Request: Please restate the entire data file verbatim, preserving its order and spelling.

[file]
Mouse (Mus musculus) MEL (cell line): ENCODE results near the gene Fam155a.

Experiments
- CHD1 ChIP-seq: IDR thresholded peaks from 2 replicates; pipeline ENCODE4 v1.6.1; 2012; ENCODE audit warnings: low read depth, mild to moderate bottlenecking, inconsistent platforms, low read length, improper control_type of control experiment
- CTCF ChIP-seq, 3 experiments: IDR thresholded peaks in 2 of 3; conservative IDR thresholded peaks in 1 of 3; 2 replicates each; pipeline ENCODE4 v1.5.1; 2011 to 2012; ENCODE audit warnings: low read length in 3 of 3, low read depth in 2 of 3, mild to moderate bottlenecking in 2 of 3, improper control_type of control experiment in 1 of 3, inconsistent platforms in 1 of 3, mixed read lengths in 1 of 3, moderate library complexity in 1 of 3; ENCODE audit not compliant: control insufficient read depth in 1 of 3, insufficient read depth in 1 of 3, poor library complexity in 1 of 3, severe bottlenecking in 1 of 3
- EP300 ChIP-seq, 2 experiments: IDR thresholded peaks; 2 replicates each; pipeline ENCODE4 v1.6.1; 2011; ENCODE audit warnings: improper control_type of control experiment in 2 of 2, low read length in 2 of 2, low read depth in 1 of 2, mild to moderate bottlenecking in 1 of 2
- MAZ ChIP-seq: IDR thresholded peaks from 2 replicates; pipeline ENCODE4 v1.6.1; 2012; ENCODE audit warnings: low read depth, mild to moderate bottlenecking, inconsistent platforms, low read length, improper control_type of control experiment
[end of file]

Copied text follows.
Mouse (Mus musculus) MEL (cell line): ENCODE results near the gene Fam155a.

Experiments
- CHD1 ChIP-seq: IDR thresholded peaks from 2 replicates; pipeline ENCODE4 v1.6.1; 2012; ENCODE audit warnings: low read depth, mild to moderate bottlenecking, inconsistent platforms, low read length, improper control_type of control experiment
- CTCF ChIP-seq, 3 experiments: IDR thresholded peaks in 2 of 3; conservative IDR thresholded peaks in 1 of 3; 2 replicates each; pipeline ENCODE4 v1.5.1; 2011 to 2012; ENCODE audit warnings: low read length in 3 of 3, low read depth in 2 of 3, mild to moderate bottlenecking in 2 of 3, improper control_type of control experiment in 1 of 3, inconsistent platforms in 1 of 3, mixed read lengths in 1 of 3, moderate library complexity in 1 of 3; ENCODE audit not compliant: control insufficient read depth in 1 of 3, insufficient read depth in 1 of 3, poor library complexity in 1 of 3, severe bottlenecking in 1 of 3
- EP300 ChIP-seq, 2 experiments: IDR thresholded peaks; 2 replicates each; pipeline ENCODE4 v1.6.1; 2011; ENCODE audit warnings: improper control_type of control experiment in 2 of 2, low read length in 2 of 2, low read depth in 1 of 2, mild to moderate bottlenecking in 1 of 2
- MAZ ChIP-seq: IDR thresholded peaks from 2 replicates; pipeline ENCODE4 v1.6.1; 2012; ENCODE audit warnings: low read depth, mild to moderate bottlenecking, inconsistent platforms, low read length, improper control_type of control experiment